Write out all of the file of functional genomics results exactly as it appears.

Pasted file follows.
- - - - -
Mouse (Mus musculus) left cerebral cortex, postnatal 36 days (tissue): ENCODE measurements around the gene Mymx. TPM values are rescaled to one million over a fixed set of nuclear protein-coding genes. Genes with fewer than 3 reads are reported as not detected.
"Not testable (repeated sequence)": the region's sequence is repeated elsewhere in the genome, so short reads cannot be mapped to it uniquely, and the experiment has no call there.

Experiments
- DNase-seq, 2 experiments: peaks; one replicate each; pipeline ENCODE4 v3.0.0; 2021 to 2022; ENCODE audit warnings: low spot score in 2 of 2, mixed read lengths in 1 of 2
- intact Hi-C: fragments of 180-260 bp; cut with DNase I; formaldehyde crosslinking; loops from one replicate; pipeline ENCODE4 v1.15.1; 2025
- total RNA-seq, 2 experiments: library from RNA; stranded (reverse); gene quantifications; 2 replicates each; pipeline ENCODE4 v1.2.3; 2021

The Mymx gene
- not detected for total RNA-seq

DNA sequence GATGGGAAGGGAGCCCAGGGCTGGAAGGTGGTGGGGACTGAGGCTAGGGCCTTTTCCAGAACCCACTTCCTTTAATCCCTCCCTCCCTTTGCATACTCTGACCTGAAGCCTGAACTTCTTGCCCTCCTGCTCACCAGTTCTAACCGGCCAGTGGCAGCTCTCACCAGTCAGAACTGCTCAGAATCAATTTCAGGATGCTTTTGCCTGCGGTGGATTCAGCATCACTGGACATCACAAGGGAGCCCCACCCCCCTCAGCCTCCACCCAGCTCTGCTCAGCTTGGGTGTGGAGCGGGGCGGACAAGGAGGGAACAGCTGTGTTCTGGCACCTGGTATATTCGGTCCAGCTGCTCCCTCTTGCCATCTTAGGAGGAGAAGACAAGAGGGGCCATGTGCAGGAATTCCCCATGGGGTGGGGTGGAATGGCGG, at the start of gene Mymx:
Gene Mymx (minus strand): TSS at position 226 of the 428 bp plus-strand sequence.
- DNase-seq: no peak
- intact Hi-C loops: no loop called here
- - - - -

Mouse (Mus musculus) left cerebral cortex, postnatal 36 days (tissue): ENCODE measurements around the gene Mymx. TPM values are rescaled to one million over a fixed set of nuclear protein-coding genes. Genes with fewer than 3 reads are reported as not detected.
"Not testable (repeated sequence)": the region's sequence is repeated elsewhere in the genome, so short reads cannot be mapped to it uniquely, and the experiment has no call there.

Experiments
- DNase-seq, 2 experiments: peaks; one replicate each; pipeline ENCODE4 v3.0.0; 2021 to 2022; ENCODE audit warnings: low spot score in 2 of 2, mixed read lengths in 1 of 2
- intact Hi-C: fragments of 180-260 bp; cut with DNase I; formaldehyde crosslinking; loops from one replicate; pipeline ENCODE4 v1.15.1; 2025
- total RNA-seq, 2 experiments: library from RNA; stranded (reverse); gene quantifications; 2 replicates each; pipeline ENCODE4 v1.2.3; 2021

The Mymx gene
- not detected for total RNA-seq

DNA sequence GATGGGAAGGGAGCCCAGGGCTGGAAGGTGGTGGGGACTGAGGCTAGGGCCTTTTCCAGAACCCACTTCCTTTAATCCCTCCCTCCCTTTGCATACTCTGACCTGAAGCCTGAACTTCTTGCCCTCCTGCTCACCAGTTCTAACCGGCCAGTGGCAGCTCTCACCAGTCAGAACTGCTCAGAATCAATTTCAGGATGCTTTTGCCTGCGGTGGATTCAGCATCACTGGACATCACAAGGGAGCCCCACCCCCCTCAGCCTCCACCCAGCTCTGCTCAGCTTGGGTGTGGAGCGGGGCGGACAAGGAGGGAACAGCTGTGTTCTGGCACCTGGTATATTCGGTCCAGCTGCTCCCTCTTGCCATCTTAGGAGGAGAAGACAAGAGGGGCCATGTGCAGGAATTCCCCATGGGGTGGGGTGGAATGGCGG, at the start of gene Mymx:
Gene Mymx (minus strand): TSS at position 226 of the 428 bp plus-strand sequence.
- DNase-seq: no peak
- intact Hi-C loops: no loop called here